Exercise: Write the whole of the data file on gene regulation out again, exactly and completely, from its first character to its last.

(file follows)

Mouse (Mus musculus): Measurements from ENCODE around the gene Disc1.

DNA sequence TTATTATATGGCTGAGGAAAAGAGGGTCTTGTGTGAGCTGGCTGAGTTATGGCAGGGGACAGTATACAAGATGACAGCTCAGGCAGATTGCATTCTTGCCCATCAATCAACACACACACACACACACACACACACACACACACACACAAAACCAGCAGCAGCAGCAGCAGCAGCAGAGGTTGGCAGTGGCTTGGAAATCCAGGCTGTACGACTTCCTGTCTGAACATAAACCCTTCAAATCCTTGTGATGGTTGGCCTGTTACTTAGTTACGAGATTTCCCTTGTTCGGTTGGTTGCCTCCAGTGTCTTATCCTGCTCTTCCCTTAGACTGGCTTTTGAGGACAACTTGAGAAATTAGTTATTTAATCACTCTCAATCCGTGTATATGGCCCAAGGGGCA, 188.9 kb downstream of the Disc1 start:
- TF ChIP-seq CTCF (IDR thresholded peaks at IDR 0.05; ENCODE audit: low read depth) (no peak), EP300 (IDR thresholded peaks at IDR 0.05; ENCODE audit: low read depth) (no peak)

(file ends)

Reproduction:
Mouse (Mus musculus): Measurements from ENCODE around the gene Disc1.

DNA sequence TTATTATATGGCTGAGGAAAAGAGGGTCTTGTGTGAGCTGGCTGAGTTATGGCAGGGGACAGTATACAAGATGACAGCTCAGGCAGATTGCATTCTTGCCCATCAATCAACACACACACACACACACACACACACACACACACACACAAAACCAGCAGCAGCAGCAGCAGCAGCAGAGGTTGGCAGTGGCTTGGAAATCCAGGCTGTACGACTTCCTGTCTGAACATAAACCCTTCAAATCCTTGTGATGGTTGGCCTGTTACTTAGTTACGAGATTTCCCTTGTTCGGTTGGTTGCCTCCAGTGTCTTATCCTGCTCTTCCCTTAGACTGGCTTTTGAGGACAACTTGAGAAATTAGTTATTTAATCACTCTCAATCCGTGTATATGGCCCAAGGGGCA, 188.9 kb downstream of the Disc1 start:
- TF ChIP-seq CTCF (IDR thresholded peaks at IDR 0.05; ENCODE audit: low read depth) (no peak), EP300 (IDR thresholded peaks at IDR 0.05; ENCODE audit: low read depth) (no peak)